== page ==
“No, to be honest everything has been about the Six Nations; it’s about making sure we have every opportunity to get the title. We haven’t won since 2012 and that’s a real statement for us, and a statement to the rest of the world in terms of where we sit now that we are fully focusing on the XV aside game. Its an opportunity for us as well, we play Italy in the World Cup pool stages, so to face them now in the Six Nations, it gives us the opportunity to gage where we are at, but it’s all about getting that Grand Slam at the end of the day.”

You mention ‘Grand Slam’, with just 2 games left and England having won all their games so far, has there been any mention of the elephant in the room a possible ‘Grand Slam’ year for you?

“We’re under no illusion that to get the Grand Slam, it’s going to be a massive task for us. We are not underestimating Scotland. They’ve pulled out some fantastic performances already and we know that their a team that play with a lot of heart and a lot of passion in terms of belief in themselves. That to us is an opportunity that we raise our game and our performance.”

“To also have to face Ireland in Ireland is a task in itself, let alone on St. Patricks Day, after the Men’s U20’s game. They have already had record crowds down, the games also live on sky, so we know there’s going to be a lot of passion and a lot going into the game. I think the most important thing is that we focus on ourselves and because of the time we have together we’re able to put right a lot of the wrongs that we’ve had in the terms of the performances. Although we won the game against Italy, a number of the players were really disappointed with some of the components of not finishing off the opportunities that we created. To have the time together it allows us to reflect, build as a team and as a management working with us as players.”

In the Italy game you lost Katy Mclean, she’s out now for the rest of the tournament; do you think the loss of her will be a big hit to England, being a big player within the squad and one of the leaders?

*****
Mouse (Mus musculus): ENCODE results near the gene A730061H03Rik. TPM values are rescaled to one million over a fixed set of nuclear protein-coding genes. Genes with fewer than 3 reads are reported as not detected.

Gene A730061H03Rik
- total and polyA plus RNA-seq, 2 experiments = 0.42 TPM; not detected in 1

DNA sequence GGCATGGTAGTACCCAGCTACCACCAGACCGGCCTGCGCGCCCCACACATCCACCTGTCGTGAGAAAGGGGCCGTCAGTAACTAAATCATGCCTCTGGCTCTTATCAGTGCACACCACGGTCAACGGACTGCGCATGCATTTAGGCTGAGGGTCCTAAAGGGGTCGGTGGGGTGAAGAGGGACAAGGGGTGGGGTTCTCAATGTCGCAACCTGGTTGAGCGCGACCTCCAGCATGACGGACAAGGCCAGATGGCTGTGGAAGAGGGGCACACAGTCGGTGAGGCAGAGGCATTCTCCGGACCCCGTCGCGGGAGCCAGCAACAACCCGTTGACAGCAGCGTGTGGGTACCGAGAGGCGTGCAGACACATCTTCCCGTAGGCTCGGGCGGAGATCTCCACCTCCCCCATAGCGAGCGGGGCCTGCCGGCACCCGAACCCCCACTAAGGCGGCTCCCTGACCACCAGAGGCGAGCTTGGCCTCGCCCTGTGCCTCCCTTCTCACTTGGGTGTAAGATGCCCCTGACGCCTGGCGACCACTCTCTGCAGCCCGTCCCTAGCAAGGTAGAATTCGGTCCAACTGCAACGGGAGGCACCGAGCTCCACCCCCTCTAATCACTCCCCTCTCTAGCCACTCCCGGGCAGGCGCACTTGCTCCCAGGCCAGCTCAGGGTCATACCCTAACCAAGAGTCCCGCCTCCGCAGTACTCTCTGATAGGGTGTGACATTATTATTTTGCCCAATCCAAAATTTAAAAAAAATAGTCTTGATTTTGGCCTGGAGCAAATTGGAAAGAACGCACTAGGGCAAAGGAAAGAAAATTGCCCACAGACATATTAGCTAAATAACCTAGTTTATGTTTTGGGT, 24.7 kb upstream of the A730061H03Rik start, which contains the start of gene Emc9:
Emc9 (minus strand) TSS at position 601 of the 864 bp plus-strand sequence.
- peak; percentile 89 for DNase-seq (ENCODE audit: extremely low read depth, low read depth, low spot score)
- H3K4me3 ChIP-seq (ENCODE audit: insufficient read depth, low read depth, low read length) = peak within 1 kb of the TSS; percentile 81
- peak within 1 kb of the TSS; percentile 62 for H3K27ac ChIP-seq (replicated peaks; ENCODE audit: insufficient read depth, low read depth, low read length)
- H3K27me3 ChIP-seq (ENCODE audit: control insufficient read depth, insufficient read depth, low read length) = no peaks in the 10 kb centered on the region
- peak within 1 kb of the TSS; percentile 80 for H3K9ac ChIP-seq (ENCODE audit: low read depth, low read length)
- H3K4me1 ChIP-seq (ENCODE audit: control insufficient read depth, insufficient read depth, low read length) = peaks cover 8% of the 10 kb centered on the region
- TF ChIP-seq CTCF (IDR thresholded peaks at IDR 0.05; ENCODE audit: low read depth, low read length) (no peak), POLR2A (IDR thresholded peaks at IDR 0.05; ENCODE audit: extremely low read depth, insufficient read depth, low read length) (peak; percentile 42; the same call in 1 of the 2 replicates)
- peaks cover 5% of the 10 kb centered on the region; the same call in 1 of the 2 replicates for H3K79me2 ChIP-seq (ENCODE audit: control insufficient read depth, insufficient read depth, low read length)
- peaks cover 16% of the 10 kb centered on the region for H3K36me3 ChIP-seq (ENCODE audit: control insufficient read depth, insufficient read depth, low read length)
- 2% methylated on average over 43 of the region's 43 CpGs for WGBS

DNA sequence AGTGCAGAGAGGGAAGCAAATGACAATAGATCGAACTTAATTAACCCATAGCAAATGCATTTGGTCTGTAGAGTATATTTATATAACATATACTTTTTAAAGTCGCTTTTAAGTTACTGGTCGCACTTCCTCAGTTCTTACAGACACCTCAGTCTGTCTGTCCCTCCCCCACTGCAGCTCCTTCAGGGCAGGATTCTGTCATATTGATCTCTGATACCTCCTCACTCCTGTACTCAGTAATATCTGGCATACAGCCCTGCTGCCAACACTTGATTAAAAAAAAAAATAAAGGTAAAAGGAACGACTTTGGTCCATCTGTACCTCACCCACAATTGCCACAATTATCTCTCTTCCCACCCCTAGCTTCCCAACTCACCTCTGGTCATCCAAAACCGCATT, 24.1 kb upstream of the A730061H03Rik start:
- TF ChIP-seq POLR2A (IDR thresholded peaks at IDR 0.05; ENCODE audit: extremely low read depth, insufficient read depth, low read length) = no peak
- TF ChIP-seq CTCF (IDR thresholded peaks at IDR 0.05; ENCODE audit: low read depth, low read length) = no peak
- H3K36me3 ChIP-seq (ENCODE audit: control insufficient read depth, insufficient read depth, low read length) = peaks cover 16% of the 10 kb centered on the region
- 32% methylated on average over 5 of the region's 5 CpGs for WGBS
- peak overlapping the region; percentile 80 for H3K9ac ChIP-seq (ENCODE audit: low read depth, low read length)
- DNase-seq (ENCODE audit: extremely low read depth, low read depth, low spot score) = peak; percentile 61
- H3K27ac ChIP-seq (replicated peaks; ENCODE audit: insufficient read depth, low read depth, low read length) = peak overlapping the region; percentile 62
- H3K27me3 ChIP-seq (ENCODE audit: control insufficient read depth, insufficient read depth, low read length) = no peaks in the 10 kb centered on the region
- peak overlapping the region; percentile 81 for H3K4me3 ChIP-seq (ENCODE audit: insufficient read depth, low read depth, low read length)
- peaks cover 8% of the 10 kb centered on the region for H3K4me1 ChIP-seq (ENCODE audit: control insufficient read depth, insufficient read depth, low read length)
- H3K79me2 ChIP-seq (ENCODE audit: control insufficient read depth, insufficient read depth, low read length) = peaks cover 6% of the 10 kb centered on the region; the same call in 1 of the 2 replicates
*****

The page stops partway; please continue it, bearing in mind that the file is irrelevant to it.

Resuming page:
“Katy is a significant loss to our team in terms of playing, but she has been around the squad, she brings a huge amount of experience. Fortunately we have really good strength and depth, we’ve got Amber Reed who’s potentially stepping across into the 10 shirt, Emily Scott who performed really well in the Autumn Internationals and stepped up in the Italy game. It is really disappointing, and I know that Katy is really disappointed to not have the opportunity to finish the Six Nations with the team, but she’s a massive part of our squad and will remain their even though she’s not on the field with us.”

Do you feel under any added pressure to perform well (in the Six Nations) knowing we are in a World Cup year?

“I think the pressure mainly comes from within, we have a real pride in where we are at, and we feel that it’s really important that we build on our performances and we get the wins, in particular the hard fought games like the French game and the Ireland game when we travel. I actually personally relish the challenge and the opportunity to play against the best in the world, that’s why we do all the hard training, and what makes the wins that bit more satisfying.”

You’ve got the New Zealand Tour coming up in the summer, are you looking forward to going out their and having a challenge against some of the best teams in the world?

“Yeah, it’s a massive opportunity to gage where we’re at and also to put a marker down in terms of the performances we need to go and win a World Cup. It’s also an opportunity for the coaches to cement where they feel our squad is at. To play the best in the world that close to a world cup is a brilliant opportunity to really stamp our style of play down, and do a little bit more learning about what they are going to bring to the table. It’s going to be a huge opportunity as well, the England v New Zealand game is a curtain raiser to one of the Lions Test matches, which is a massive opportunity and really exciting for the women’s game, to be showcased on that stage and hopefully only promote the World Cup in the light that it should be.”

What are your thoughts on England’s new women’s domestic competition the Super Rugby League? Do you think its introduction in September will help the national team?

“I think it’s an amazing opportunity, I think that as a slightly more senior player to see how the premiership has grown, and the opportunity for the younger players is really exciting. The recognition from the RFU to support the club competition is fundamental to the overall success of the international team. If you have a better competition of matches week in week out, your only going to be providing an opportunity for more players to put their hand up and the overall standard of the game will increase.”

“With the access moving towards a professional set up without the professional funding yes, but the professional set up in terms of Strength Conditioning, Skill Development, on field time and access to coaches and input from physios is key, and something we have been very lucky to have as senior internationals. So to have this enter into the women’s game from a club perspective is so exciting, and I genuinely think it will bring a different element to rugby within England that hopefully the rest of the world will follow.”

Danielle Waterman @Nolli15